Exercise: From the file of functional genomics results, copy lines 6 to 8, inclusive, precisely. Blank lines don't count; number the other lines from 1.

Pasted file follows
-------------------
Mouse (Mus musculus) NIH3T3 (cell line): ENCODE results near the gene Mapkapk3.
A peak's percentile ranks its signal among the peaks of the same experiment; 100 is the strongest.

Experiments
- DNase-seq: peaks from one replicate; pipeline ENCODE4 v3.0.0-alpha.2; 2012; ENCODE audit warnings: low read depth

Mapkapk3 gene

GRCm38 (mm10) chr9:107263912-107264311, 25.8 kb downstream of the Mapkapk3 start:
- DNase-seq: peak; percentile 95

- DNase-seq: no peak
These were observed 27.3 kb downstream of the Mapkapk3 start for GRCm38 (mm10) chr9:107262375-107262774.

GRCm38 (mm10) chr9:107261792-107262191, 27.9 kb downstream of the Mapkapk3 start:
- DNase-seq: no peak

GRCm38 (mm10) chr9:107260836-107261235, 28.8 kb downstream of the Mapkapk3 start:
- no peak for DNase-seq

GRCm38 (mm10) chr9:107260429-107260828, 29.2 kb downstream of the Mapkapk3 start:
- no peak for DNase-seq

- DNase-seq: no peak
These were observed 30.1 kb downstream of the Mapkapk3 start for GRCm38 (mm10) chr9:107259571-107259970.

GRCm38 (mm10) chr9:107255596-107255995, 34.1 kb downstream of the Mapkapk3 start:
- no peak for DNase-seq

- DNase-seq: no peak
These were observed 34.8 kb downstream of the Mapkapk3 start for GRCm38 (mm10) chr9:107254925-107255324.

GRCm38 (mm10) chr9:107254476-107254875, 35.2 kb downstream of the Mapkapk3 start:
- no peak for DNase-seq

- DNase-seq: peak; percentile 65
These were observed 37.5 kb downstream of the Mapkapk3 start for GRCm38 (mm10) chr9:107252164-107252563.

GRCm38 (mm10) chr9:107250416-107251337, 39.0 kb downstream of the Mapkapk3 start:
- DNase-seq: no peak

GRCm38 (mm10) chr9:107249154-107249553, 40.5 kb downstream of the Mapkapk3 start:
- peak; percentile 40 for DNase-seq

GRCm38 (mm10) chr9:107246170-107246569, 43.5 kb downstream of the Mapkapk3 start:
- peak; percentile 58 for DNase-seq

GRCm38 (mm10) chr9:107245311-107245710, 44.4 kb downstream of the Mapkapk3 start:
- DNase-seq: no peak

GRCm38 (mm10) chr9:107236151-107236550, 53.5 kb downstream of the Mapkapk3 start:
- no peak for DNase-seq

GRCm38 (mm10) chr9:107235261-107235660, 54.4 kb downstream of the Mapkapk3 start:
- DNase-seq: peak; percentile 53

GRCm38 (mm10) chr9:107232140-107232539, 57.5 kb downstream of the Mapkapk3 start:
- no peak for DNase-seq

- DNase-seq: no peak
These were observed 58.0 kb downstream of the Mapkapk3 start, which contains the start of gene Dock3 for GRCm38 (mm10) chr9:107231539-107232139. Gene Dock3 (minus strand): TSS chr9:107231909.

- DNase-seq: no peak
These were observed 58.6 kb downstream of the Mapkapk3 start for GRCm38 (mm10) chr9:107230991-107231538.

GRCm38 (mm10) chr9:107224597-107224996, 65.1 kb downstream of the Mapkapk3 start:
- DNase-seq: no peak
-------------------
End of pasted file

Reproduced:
GRCm38 (mm10) chr9:107263912-107264311, 25.8 kb downstream of the Mapkapk3 start:
- DNase-seq: peak; percentile 95

- DNase-seq: no peak